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Help! I have 'the fear'!

(62 Posts)
quertas Tue 11-Jun-13 20:36:04

Hi all,
Having a bit of a freak out here! I'm 38 weeks and booked for a home birth and am having a bit of a panic. Background is dc1 was induced at 42 weeks for being post dates, very normal induction type labour- had the drip, too scared to have an epidural, got through on gas and air but was a tad terrified. Now hoping for a nice calm less screamy water birth with dc2, but due to fact still at work - cant go on mat leave yet- have had faff all time to do any mental preparation for it, especially not antenatal classes or birth preparation or hypnobirthing CDs or ...or in face anything much now I think about it.
Can anyone offer any top tips on coping with contractions- things that worked for them in labour? I could really do with a sort of 'mental tool kit' of ideas to try if I'm losing it. Especially anything DH can actively help with!!! I'm working myself into a state here :-(

MrsWooster Fri 14-Jun-13 20:51:46

after a hard 1st labour - back to back etc - 2nd was a breeze: recommend not having back to back baby 1st and foremost, but seriously, use TENs if you can or if water isn't in the offing and, most of all, have a mantra for every contraction. Mine was singing/chanting Twinkle Twinkle Little Star as contraction began and I knew that by the time I got thro the song, the contraction would be over/waning. It sounds absurd but with normal contractions it worked amazingly and stopped that out of control, overwhelming thing as the contractions built up.

spiderlight Fri 14-Jun-13 20:56:31

I had DS at home and having been terrified all through my pregnancy, I was amazed at how calm and in control I felt on the day. I walked through most of my contractions - up and down the hall and kitchen, up and down the stairsm, round the house in a circuit. It really, really helped. I also kept reminding myself that my body knew what to do, that women have been doing this for millenia, in caves and mud huts all over the world, and that helped me to tap into a strength I didn't know I had. Being at home, with all my CDs and DVDs and snacks on hand and friends popping in and the dogs tootling about made an enormous difference....being able to go to my own loo!

Good luck! You can do it.

tasmaniandevilchaser Fri 14-Jun-13 21:56:38

My 2nd labour was so much quicker and easier than the first. It was great actually! Another vote for juju sundin's book- I was worried I hadn't practised enough for it to be useful but I just swayed from side to side and silently said some mantras through each contraction and at the end started to roar/moo very VERY loudly.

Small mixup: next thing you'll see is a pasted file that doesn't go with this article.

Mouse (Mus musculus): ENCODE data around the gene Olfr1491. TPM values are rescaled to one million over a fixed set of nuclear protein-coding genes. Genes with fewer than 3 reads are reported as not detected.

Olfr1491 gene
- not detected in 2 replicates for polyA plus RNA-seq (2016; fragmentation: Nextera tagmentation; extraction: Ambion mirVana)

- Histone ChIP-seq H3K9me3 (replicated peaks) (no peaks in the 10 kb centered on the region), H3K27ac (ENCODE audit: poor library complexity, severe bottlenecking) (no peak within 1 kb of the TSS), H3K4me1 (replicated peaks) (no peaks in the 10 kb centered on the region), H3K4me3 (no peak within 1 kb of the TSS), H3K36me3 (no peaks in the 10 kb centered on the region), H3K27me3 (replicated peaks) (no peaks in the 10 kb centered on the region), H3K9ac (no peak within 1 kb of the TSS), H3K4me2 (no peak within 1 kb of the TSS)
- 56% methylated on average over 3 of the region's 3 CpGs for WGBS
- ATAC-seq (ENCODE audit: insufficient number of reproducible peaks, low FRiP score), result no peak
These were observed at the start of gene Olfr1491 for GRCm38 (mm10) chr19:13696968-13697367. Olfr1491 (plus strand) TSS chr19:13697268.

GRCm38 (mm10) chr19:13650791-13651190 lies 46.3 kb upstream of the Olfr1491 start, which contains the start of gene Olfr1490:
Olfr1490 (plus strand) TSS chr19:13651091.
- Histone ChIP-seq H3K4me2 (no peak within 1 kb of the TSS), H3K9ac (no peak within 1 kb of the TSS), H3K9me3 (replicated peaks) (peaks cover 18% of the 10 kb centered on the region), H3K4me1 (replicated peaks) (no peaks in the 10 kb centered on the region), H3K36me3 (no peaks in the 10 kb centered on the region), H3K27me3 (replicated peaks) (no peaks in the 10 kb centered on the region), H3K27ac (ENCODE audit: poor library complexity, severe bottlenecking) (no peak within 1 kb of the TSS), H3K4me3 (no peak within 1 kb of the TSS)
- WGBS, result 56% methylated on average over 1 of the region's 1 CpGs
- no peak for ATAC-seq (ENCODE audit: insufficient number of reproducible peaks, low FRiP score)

I think if you can handle the drip without an epidural then you are as hard as nails and can absolutely handle anything!

tasmaniandevilchaser Fri 14-Jun-13 22:01:12

Also with your second , it is a lot more real that you'll have a baby at the end, so I just kept thinking about each contraction bringing my baby. That really helped. After my first labour (drip, baby was back to back) I couldn't have imagined just swaying and thinking about my baby would get me through labour but it was very different the 2nd time, hope it's like that for you.

Protego Sat 15-Jun-13 13:23:41

Both my deliveries were fast and not at all painful - very powerful though! I was not even aware of first stage and when the rippling tightening contractions began they were immediately 3 mins apart. I have met other women who have had painfree labour and sadly we dare not speak up in case others take it as a criticism! Mumsnet does allow us to come clean.
I do not know why it was like this but my theory - which I will pass on to my daughter - is that this whole endeavour was a show being run by the part of my brain of which I am not usually aware. Both DS and DD were planned and on implantation (3 days later) I started getting my 'orders' - coffee smelled unrecognisably foul I drank lots of water and in fact was totally obedient. I was sick every morning got incredibly tired and had to nap in the afternoons and had a lowered resistance with my daughter so even got sinusitis - but I was more cheerful than when I was not pregnant. I never needed a pregnancy test!
During labour I had my husband - a sheep farmer who knew all about delivery - and my Mum - a former nurse and health visitor as my 'Team' so my conscious brain was marginalised so much that I cannot remember much except the delivery - I was 'away with the fairies' and they had to call me back to ask me things! I had gas and air to maximise my blood oxygen levels - and as something to do.

So for what it is worth - and we are all different - I offer: